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Issues and Nonissues in the Gay-Affirmative Treatment of Patients Who Are Gay, Lesbian, or Bisexual

Authors


Address correspondence to Gerald C. Davison, Department of Psychology, University of Southern California, Los Angeles, CA 90089–1061. E-mail: gdaviso@usc.edu

Abstract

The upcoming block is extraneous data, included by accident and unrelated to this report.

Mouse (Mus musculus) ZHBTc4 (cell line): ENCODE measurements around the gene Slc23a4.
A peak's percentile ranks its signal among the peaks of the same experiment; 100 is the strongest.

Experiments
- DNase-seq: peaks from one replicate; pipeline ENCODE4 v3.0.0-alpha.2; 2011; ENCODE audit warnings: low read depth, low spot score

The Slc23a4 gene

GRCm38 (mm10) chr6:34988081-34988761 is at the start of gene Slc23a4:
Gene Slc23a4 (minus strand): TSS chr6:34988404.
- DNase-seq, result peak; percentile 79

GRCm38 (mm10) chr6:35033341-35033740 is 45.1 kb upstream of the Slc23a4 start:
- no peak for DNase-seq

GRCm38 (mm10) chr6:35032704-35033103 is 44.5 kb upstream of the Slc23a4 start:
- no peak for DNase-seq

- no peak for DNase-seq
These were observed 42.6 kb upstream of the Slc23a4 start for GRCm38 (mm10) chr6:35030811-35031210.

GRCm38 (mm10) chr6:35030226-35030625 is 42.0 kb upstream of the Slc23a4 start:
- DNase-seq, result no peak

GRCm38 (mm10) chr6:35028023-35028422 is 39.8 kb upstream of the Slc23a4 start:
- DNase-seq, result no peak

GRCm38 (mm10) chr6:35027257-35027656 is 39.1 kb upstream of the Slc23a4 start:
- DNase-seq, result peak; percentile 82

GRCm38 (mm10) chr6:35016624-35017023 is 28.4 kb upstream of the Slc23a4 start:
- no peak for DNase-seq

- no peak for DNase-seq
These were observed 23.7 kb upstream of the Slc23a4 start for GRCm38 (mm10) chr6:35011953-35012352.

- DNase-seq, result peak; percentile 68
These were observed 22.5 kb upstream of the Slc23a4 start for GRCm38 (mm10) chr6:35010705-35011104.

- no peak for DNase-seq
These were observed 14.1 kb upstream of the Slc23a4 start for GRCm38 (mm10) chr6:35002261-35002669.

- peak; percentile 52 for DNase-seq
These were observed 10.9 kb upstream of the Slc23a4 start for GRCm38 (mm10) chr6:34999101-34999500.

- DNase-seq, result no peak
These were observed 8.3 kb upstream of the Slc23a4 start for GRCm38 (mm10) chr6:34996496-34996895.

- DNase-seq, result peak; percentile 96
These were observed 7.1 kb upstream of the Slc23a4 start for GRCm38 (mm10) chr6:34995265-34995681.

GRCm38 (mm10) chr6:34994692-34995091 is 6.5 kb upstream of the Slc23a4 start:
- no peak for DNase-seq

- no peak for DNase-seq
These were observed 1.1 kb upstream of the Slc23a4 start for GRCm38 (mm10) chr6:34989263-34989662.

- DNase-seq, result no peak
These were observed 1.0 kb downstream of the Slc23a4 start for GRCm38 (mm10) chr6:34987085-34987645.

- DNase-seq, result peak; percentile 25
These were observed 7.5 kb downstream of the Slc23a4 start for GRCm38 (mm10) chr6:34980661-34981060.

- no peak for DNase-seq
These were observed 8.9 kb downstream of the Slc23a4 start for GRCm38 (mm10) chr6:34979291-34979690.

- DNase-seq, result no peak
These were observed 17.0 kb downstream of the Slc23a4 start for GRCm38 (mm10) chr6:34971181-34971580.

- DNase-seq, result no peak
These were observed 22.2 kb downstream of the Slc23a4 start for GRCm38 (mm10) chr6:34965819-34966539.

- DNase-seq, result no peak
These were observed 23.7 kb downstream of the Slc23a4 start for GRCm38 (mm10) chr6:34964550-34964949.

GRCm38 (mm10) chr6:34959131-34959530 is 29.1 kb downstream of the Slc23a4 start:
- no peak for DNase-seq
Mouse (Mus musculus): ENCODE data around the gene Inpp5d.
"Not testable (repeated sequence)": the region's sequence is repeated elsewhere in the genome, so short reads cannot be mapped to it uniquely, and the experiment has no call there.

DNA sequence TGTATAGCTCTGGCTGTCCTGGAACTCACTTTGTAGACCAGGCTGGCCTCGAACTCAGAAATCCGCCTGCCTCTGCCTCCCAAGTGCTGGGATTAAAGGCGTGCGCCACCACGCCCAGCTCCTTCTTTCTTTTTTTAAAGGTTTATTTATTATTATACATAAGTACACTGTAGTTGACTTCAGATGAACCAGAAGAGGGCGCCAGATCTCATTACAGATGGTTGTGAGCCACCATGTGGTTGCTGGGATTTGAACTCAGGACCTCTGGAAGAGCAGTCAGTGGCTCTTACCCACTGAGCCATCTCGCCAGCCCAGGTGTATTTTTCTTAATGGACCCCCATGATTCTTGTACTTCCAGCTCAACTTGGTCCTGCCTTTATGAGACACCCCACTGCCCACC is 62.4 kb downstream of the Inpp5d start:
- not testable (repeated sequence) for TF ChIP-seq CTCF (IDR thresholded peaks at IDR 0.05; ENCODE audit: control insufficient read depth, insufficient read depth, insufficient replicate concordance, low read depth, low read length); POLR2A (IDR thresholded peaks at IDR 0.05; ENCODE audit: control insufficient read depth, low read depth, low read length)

An article by Eubanks-Carter, Burckell, and Coldfried (this issue) provides a variety of gay-affirmative suggestions about what psychotherapists should know about the gay and lesbian experience if they are to be humane and effective mental health helpers. In the present article I offer several critiques and comments on issues and nonissues pertaining to the analysis and conduct of psychological assessment and intervention with homosexual and bisexual individuals. These issues include (a) the unlikelihood of voluntariness in requests for sexual reorientation, given the prejudice against gay, lesbian, and bisexual (CLB) people; (b) the biases inherent in psychological assessment viewed as a constructionist enterprise; (c) the minor importance of biological theories of sexual orientation in prejudice and discrimination; (d) the hidden negative biases against homosexuality in presumably gay-positive changes in earlier versions of the Diagnostic and Statistical Manual of Mental Disorders (DSM); and (e) the irrelevance of sexual conversion effectiveness in the politics and ethics of efforts to direct sexual preference from the homosexual to the heterosexual.

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